By Roy L Hales
The First Nations that signed treaty #8, in 1914, were promised the right to continue with their traditional way of life “for as long as the sun shines, the grass grows and the rivers flow.” The antiquity of their presence site is evidenced by prehistoric chert arrowheads, burials and local tradition. It has continued into modern times as a summer gathering place. When BC Hydro dams the Peace River, on site C, they will be taking away lands on which these people have hunted, fished and gathered their traditional medicine plants. Of Course a century ago no one knew that this could become one of the most promising liquid natural gas fields in the world.
The land that is about to disappear is also home to about 20 threatened species. It is a migration route for fish such as the bull trout and arctic grayling, as well as home to the mountain whitefish. The islands are calving grounds for moose, mule deer & elk, habitat for red & blue listed neo-tropical birds.
A consultant, representing the Treaty 8 First Nations, has suggested that BC Hydro look at an alternate site on the Halfway River that would produce 25% of Site C’s power, but leave a substantially smaller environmental impact.
He suggested the utility build “smaller, incremental projects” corresponding to the province’s needs.
According to Canada’s best known environmentalist, David Suzuki, “There are already 16,267 oil and gas wells, 28,587 kilometres of pipeline, 45,293 kilometres of roads and 116,725 kilometres of seismic lines packed into the Peace Region.
“… The Peace Region has borne the brunt of our growing appetite for oil and gas, timber, minerals and hydroelectric power for too long,” Suzuki wrote. “At some point we must ask ourselves how much development is too much, and respect the wishes of local communities to say no to more mega-projects, like the Site C Dam, so they can finally live in peace.”
This does not appear to fit into the province’s plans, which are linked to Premier Christy Clark hopes to sell BC’s Natural Gas to China.
“We have more natural gas than just about anywhere else,” she told a reporter from the Globe and Mail. “They need it, we’ve got it, its a perfect marriage.”
Only BC does not have enough electricity to supply the LNG facilities that the Premier hopes to build in Kitimat and Prince Rupert. Clark’s solution is to build Site C.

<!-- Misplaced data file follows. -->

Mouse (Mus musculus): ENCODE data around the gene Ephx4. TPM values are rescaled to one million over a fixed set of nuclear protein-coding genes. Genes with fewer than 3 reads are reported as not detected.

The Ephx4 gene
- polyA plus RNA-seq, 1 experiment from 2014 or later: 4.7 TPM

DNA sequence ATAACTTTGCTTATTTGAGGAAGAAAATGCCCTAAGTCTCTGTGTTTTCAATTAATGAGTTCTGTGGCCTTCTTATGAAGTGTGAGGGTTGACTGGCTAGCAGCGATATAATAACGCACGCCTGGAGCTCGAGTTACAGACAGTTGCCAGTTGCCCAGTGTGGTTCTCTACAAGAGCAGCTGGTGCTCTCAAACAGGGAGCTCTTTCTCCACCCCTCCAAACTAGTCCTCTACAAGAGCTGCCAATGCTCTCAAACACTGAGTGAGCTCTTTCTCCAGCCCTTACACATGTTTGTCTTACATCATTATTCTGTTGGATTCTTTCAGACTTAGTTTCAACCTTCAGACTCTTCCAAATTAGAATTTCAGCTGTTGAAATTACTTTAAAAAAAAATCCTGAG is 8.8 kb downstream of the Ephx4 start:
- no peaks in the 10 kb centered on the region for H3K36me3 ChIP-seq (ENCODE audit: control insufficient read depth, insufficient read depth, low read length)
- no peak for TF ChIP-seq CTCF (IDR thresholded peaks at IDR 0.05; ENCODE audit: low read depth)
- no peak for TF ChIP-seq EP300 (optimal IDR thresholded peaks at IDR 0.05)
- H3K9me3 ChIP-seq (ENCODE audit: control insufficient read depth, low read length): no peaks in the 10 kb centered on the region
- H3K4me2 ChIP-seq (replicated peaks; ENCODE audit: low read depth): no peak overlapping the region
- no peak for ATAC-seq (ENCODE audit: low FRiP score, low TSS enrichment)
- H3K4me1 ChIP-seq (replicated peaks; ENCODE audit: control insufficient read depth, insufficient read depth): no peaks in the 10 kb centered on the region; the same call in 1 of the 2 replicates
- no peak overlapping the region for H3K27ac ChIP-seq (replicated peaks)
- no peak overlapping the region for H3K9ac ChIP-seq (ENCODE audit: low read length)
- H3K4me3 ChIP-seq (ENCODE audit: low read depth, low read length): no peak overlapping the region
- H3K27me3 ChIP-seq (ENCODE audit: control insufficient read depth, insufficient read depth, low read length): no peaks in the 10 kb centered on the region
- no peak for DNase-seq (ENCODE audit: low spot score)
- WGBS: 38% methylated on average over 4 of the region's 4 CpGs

BC Hydro started buying up properties in the site C area during the 1970‘s, when hydropower, rather than natural gas, seemed to provide a road to prosperity. Their first attempt to build a dam on site C fell casualty to a growing disenchantment from decline of BC’s fisheries and loss of productive farmland. Yet the utility currently owns 12% of the effected land and another 81% belongs to the crown.
Premier Gordon Campbell announced the resumption of this plan in April 2010.
Neither he, or any of his government, thought it necessary to attend when Chief Liz Logan, of the Treaty 8 Tribal Association, read out a response from the the Doig River First Nation, Halfway River First Nation, Prophet River First Nation and West Moberly First Nation.
Logan would subsequently tell the Vancouver Sun that, “Negotiating a benefits agreement for Site C is incomprehensible because this project and its impacts violate our treaty rights and you cannot attach a dollar value to that.”
Chief Logan summed up her opposition, in a joint declaration from the Doig River First Nation, Halfway River First Nation, Prophet River First Nation and West Moberly First Nation, three years ago: “We are opposed to the proposed Site C Dam; We vow to use all lawful means to stop the site C dam from proceeding; and We assert that the proposed Site C dam is not “green or clean.”
(Photo at top of page: Cow Moose – Veronika Ronkos, courtesy Wikipedia Commons)